The beginning of mastery is assuming our proper duty as light bearers for the world; in a world that pays millions for our attention as we absorb ourselves into crafts, that nourish our spirits, we return to ourselves. A garden is symbolic of how we must spend our time planting seeds, removing parasites, watering the soil, and being presently attentive to the demands of the garden; living purposefully is allowing a constant, steadfast, internal evolution, and continuing to confront the void by giving ourselves over to our craft. We discover ourselves through the act of nourishing, maintaining, and working towards the blossoming of our garden. We discover ourselves through struggle, love, and persistence; we learn the act of surrendering our desire to control the world. In order to become a master we must release the fear of criticism; we must realize the emotions, laziness, hesitation, doubt, and despair are blessings that must be welcomed and sublimated. Mastering our emotions aids our absorption into our crafts, and while many artists will let their fear defeat them some use the fears, doubts, and anxieties to deepen their craft. Mastery, growing and tending to our garden, is a commitment to ourselves, and a willingness to use every part of ourselves to bring our craft to life.

The Bath of Venus

I once compared myself to Dostoyevsky, Hemingway, Baldwin, and Joyce; I once feared my work wouldn’t be respected; I would ruminate on how I am 23 years old spending 6 hours a day 7 days a week on a craft when I could be doing so many other things with my time, and how slim of a possibility this would amount to anything. For these reasons writing terrified me, but I learned to counterweight these anxieties. My comparisons became a spiritual apprenticeship; I would carefully craft my art, and put out the best material, and I set goals of what I wanted to achieve over the course of 6 months to 10 years. Mastery forced me to find a way to keep my garden growing. Creating a space documenting my internal expansion dominated the barking dog that is unable to tell which emotion is friend or foe. On the days I sublimated despair I felt like the universe was speaking through me. I learned mastery has nothing to do with happiness, but involves a complete fulfillment of responsibility. If we survive the purpose our suffering will serve is the manifestation of our idea; our seclusion will result in a annihilation of the self, and all those hours, months, and years will be worth the people we have become.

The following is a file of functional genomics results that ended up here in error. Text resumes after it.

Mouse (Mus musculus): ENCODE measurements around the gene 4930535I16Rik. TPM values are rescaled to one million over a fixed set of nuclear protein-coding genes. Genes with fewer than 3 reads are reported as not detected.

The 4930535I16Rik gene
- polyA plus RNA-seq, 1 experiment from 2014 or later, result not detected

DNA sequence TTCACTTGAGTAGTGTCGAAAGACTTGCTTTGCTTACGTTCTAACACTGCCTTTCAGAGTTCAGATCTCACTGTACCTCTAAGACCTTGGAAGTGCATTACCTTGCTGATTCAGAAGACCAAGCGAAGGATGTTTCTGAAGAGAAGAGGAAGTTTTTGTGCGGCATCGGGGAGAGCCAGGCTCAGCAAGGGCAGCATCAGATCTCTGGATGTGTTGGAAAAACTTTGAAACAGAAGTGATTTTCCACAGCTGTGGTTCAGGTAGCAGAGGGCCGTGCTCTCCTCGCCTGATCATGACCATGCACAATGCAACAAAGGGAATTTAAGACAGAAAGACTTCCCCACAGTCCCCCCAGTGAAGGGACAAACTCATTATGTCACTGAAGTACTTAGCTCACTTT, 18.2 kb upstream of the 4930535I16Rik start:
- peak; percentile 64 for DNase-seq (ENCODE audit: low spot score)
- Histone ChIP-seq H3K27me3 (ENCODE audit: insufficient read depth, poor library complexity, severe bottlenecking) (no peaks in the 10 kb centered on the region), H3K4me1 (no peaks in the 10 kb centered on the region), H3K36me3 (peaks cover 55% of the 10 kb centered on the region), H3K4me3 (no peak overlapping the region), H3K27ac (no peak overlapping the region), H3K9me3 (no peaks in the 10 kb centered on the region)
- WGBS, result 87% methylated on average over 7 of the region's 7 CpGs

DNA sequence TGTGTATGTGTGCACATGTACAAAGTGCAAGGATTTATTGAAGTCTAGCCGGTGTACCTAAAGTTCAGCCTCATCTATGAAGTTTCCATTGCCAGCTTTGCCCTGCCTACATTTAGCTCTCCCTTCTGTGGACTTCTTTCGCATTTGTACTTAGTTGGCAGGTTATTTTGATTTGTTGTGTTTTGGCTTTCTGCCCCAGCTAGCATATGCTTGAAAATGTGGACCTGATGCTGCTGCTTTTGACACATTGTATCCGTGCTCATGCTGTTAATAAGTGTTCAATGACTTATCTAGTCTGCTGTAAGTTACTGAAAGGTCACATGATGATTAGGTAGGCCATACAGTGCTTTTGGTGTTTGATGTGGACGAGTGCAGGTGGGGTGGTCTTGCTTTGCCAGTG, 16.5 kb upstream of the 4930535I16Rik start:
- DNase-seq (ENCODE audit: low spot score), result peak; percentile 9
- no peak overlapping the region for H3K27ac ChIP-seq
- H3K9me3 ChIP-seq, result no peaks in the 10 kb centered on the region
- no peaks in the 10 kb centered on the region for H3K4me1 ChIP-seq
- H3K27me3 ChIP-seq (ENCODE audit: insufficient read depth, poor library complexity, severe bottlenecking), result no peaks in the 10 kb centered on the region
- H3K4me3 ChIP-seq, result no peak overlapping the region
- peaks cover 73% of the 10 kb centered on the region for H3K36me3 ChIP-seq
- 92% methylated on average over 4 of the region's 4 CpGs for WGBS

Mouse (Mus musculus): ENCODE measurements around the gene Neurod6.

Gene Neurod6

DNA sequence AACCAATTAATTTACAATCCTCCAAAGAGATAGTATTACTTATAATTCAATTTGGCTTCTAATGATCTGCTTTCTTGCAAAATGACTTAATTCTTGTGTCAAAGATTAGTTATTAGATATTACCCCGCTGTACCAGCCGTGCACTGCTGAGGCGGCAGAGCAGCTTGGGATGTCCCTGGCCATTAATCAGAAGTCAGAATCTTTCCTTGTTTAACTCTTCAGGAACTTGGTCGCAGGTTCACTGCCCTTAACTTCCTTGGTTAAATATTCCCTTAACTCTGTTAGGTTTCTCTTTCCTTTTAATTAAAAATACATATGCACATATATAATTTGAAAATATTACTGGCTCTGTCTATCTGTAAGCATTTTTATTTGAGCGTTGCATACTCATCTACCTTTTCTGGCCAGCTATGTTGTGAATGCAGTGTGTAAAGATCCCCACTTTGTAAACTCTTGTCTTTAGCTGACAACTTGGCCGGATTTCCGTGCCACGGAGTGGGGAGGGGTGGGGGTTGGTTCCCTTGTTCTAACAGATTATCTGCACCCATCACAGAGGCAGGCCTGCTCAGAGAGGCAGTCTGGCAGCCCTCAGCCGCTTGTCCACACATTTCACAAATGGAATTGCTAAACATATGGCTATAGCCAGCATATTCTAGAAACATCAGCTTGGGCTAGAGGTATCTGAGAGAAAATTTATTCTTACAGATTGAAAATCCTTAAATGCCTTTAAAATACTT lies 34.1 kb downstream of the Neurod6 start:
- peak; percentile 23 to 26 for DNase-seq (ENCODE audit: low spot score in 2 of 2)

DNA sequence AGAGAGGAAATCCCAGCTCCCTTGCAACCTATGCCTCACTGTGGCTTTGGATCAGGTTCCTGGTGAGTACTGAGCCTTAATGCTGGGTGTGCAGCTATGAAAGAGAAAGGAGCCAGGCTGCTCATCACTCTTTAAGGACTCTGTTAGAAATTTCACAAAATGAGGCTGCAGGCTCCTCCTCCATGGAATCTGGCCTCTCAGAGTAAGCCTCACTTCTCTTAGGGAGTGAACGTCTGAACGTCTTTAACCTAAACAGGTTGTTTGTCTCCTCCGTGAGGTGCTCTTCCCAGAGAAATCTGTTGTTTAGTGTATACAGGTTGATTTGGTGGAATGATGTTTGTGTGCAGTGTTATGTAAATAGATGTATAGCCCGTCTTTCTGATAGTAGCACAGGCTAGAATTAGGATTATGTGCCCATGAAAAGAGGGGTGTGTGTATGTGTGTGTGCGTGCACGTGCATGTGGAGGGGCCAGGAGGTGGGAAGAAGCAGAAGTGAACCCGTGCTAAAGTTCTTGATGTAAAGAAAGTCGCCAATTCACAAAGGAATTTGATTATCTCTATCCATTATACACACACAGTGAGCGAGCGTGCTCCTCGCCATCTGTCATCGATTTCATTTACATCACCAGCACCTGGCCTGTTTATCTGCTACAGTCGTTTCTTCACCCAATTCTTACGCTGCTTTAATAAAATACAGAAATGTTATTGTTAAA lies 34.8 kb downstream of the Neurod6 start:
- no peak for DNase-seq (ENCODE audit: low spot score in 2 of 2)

Geneviève Daël, À l’abandon(Abandonned)

In order to get the job done deeply and with vulnerability we must not allow time to restrict our creativity. Creativity has a time clock different from ours, and working carving away at our crafts allows us to accept when creativeness rears its head; being steadfast with the patience required creative allows our minds to wander and develops a trust between us and our intuition. Through this spiritual discovery our past becomes inspiration for our creation; our sensibility develops in our present and we set higher aims for the people we want to become in the future. Through mastery time becomes an ally as we create work that deals with the intimate truth of being alive; this intimacy thrusts us into communion with the world. If we are willing to be vulnerable the ability to recognize how connection to the world unfolds. Time soon becomes meaningless, and the days are filled with entering ourselves and pulling everything required to create a work that once sat an inch beyond our reach. We must fight against the collective tendency to walk the path of least resistance, and love our crafts deeply. Continuing to fight against fear, and superficial definitions of success. Success must become equivalent with mastery.

“Take Care” by Jordan Bolton

The way we make love, the way we create, and our desire for mastery is intimately connected to every part of our lives. We create representation of us; we become what we give our attention. Which means we become what we create. As I write this piece I am involved in the process of mastery and self-discovery; every moment is an act of creation, gestation, and maturation. We are all simultaneously actors in a play and the audience.

An absorbing errand is a beautiful book about the importance of using your fears of creation to ignite creativity and continue pursuing an absorbing errand.

An absorbing errand by Janna Smith